British Muslims: Active Players in UK Counterterrorism Efforts
Earlier this year British Prime Minister David Cameron criticised ”state multiculturalism” for encouraging people of different cultures, including Muslims, to live separate lives. While this does not in itself sound harmful, the speech went on to suggest that it was time for ”less passive tolerance” and ”more active, muscular liberalism” when dealing with extremism – either advertently or inadvertently linking extremism with culture. His target seemed to be community-based counterterrorism programmes, which he felt were accepting government funding but doing little to prevent extremism.
Community-based counterterrorism, however, has a proven track record in preventing terrorist incidents, with the communities themselves being the first to condemn criminal activity in their desire for peace. For example, Muslim communities in the United States have helped foil close to a third of Al Qaeda-related terror plots since 11 September 2001. Likewise in the UK, Muslim activists have worked for many years to cooperate with police, empowering their communities and helping shape the debate against extremism within them.
Rather than seeing British Islam as a political and security problem – undermining civil and religious liberties – the British government should view it instead in the context of diverse cultural expressions within its stated policy goal of promoting community cohesion. Much of Britain is profoundly ethnically segregated with different communities leading parallel lives, as Paul Thomas, Senior Lecturer in Youth and Community Work at the University of Huddersfield, notes in his 2010 article, “Failed and Friendless: The UK’s ‘Preventing Violent Extremism’ Programme”.
Instead of winning hearts and minds, some government initiatives have led to a significant growth in surveillance of Muslim communities. It is deeply offensive to British Muslims to know their mosques are being spied upon by intelligence agents who consider Muslims the ”enemy”, which has the opposite effect of achieving social cohesion by focusing on Muslims and antagonising the very communities they are trying to win over.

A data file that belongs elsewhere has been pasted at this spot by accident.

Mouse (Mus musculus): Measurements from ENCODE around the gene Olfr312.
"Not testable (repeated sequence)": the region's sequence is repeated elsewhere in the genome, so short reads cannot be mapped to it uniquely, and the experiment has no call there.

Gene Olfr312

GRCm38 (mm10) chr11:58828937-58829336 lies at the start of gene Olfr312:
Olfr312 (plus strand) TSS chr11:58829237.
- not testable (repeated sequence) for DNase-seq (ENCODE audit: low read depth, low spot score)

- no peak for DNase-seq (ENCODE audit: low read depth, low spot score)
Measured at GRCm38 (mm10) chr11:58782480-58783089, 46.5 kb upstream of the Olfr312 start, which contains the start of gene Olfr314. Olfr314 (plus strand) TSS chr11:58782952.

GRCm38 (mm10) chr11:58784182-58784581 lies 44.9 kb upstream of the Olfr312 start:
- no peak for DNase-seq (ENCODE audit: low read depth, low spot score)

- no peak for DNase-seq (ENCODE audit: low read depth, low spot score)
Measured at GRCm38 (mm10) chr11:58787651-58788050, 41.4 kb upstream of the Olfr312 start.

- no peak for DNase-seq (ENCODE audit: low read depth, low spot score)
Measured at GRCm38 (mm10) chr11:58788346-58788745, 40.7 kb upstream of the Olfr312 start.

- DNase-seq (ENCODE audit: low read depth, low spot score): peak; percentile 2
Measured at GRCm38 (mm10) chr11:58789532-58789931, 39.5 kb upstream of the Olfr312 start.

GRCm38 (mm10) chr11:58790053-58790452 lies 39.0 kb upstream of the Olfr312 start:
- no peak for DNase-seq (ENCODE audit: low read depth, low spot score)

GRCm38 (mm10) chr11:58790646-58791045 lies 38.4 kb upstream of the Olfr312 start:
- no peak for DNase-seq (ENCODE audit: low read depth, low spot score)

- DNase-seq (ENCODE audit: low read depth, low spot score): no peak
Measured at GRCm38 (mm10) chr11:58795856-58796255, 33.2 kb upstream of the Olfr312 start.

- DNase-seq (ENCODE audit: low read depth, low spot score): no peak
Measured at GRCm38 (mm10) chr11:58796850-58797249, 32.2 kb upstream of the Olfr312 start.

One approach has been to fund new organisations and promote them as the voice of contemporary, mainstream British Islam. Successful community programmes, such as Channel – which works with at-risk youth – and those which prioritise work with Muslim women and children, may continue to be an effective alternative to isolation and disaffection amongst British Muslims.
A survey in 2009 on the attitudes of British Muslims showed they identified strongly with the UK and had a high regard for its institutions, including higher education. If this respect is to continue, then attention must be paid by the discerning public to the standard of contemporary scholarship regarding multiculturalism, which is not always academic or impartial, and the prevalence of harmful terminology in popular media and culture.
The British people are continually being warned about the threat of Islam, “Islamic extremism”, “Islamic radicalisation”, and the lack of cultural integration from a variety of sources: the media, right-wing think tanks and sometimes even the government. According to the University of Exeter’s European Muslim Research Centre, “these reductionist and populist portrayals of Muslims in Britain don’t do our society any credit. Politicians need to be braver – and reject cheap votes for real political engagement.”
Negative terminology is being steadily countered by work at many different levels. For example, cultural programmes, funded either directly or indirectly by the UK government, are empowering Muslim voices calling for understanding, integration and harmony through the Muslim press, Arabic-language television programmes, which at the same time are strengthening links with non-governmental organisations, and building religious and educational initiatives.
A positive sign of Muslim participation in political power is that the number of Muslim Members of Parliament in Britain continues to rise, with eight Muslims elected to the British Parliament in the 2010 election, including three women. For example, incumbent Shahid Malik, who lost his seat but remains an active participant in British-Muslim dialogue, has emphasised that the perpetrators of the June 2007 attack should be described by the media as “criminals”, not “Muslims”. It is this important distinction and its accompanying attitude that must be encouraged as the British government moves to defuse the Islamophobic undertones of the debate on multiculturalism and violent extremism.
Dr. Azeem Ibrahim is a fellow and member of the board of directors at the Institute of Social Policy and Understanding and a former research scholar at the Kennedy School of Government at Harvard and world fellow at Yale.
This article was published in Common Ground News Service on November 15, 2011.
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